Elsie the Cow
Elsie the Cow was first seen in a series of Borden company medical journal print ads in 1936. She was part of a group of cartoon cows that were advertising the purity of Borden’s milk. Commercial ads were also broadcast on the radio. The spots were so popular that Borden singled out Elsie as its only “spokescow,” and she was to symbolize the “perfect dairy product.”
By the end of 1939, Elsie had shown up in consumer magazines, billboards, and had even made her appearance on Borden’s milk bottle caps. Her most famous appearance was at the New York World’s Fair that same year. For this showing, Borden needed to come up with a real cow, and selected most beautiful of their cows for the job. She was a seven year-old blue-blooded Jersey, born in Brookfield, Massachusetts, named “You’ll Do Lobelia.” The cow was given a blanket with her new name, Elsie, embroidered on it, and was shown to the public as they walked through the Borden Futuristic Agricultural Exhibit.
In 1940, another Borden exhibit was created for the New York World’s Fair. This time, it specifically catered to Elsie. Called the “Bovine Boudoir,” the exhibit was complete with furniture and props. Due to the publicity and successful advertising campaign, RKO asked if Elsie could co-star in the movie Little Men. This presented a great opportunity for Elsie, but left the exhibit with no cow. Thus, Borden invented a husband, Elmer, to take her place. Elmer stood at the center of his bachelor pad until Elsie returned just before the closing of the fair. As a surprise, Elsiehad given birth to a baby named Beulah. That year the Borden exhibit was the most popular one in the fair – even more than the General Motors multimillion-dollar Futurama.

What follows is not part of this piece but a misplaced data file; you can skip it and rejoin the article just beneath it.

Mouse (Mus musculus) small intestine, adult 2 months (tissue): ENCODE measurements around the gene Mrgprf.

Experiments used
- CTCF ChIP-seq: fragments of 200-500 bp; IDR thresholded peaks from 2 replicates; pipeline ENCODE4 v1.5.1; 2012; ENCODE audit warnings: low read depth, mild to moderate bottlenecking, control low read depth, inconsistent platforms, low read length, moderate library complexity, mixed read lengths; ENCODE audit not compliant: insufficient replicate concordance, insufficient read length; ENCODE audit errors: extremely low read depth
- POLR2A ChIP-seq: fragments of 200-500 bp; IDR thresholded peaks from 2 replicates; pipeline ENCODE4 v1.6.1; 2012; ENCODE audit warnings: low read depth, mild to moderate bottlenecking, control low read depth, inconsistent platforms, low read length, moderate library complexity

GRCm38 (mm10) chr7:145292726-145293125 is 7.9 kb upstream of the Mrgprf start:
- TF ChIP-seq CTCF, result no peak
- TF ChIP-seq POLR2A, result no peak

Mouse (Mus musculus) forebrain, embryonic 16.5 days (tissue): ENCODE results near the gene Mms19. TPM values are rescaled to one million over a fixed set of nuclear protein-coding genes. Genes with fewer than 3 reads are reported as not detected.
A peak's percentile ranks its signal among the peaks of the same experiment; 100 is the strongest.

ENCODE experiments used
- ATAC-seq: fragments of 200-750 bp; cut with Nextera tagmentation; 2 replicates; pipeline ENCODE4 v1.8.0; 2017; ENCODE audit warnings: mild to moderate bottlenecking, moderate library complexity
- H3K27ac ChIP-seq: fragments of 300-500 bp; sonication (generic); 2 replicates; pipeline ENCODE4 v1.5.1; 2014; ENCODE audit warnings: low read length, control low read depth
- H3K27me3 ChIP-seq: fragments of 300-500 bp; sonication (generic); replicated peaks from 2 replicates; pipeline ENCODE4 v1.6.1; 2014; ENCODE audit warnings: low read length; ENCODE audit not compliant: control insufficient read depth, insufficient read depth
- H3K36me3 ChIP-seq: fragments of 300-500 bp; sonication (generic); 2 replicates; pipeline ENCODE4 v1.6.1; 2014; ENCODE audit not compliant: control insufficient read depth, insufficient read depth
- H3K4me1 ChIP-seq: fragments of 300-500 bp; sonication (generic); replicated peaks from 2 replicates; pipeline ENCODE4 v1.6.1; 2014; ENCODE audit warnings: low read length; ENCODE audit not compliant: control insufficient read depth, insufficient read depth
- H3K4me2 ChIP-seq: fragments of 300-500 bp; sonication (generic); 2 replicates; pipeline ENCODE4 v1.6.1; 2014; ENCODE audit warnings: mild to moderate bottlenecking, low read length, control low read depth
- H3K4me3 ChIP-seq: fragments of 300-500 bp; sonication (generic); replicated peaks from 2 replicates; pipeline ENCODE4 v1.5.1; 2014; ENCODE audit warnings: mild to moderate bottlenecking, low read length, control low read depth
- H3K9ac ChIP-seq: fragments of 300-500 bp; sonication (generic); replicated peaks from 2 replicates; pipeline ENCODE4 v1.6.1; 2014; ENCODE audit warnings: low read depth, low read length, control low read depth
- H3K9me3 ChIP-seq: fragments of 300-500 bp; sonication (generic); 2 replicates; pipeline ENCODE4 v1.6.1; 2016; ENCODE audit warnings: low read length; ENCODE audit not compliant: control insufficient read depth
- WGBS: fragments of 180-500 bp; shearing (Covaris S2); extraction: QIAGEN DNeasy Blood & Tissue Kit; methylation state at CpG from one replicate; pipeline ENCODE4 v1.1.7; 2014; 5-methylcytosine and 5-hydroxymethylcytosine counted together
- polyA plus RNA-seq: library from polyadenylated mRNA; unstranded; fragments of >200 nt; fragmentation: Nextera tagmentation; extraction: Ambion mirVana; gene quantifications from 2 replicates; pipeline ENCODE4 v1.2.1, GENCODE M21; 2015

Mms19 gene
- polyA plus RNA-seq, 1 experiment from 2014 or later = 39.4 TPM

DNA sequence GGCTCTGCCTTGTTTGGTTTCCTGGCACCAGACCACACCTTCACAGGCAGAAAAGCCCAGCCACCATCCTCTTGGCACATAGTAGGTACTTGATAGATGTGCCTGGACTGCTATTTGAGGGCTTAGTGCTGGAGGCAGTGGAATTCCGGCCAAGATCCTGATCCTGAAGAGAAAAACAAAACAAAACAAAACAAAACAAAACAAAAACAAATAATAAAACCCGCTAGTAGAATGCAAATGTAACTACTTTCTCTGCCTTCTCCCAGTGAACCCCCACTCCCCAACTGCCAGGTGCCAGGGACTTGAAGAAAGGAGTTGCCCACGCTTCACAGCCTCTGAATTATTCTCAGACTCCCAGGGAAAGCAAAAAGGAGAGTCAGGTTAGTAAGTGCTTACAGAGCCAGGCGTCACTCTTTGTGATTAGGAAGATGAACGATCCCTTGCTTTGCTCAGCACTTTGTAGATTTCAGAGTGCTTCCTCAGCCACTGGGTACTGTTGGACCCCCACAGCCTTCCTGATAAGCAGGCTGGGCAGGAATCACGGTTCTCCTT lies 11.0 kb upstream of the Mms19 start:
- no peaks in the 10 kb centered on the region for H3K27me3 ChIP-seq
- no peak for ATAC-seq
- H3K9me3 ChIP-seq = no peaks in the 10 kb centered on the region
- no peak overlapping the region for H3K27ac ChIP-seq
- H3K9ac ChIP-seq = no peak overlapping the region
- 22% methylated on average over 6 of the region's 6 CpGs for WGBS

Elsie continued to appear in print ads for Borden’s dairy products, and over the following years she went through a few changes. She could already talk, and she was given the ability to stand upright. Eventually she became a mixture of cow and housewife. Her image was so appreciated she became the mascot for the entire line of Borden dairy products.
Elsie and Beulah went on several live tours to advertise Borden’s and also to promote U.S. War Bonds. She even appeared on television’s What’s My Line.
In 1947, Elsie had another calf on the way, and a contest to name the baby brought in over a million entries. She actually gave birth to the bull at New York’s Macy’s department store, and he was named Beauregard. The contest was so successful that in 1957 another contest took place to name two more babies, bringing in over three million entries. The winning names for the twins were Larabee and Lobelia.
Elsie continued to tour with her family, making a stop at Freedomland USA – a theme park in the Bronx that depicted America’s history. She made another appearance at the New York World’s Fair in 1964, where the Borden’s exhibit was called the Better Living Pavilion and featured Elsie in a musical revue.
Elsie was seen in advertising campaigns for over 30 years, but she was never able to make the transition to television. Except for the rare promotional appearance, she was retired in the late 1960s. Borden’s kept her image on their products, and she is still on many products today.
In 2000, Elsie was named one of the Top Ten advertising icons of all time by Advertising Age. In 2007, she helped Borden’s celebrate 150 years of products. In 2008, the “Friends of Elsie” campaign launched to help foster a relationship between American families and American farmers.
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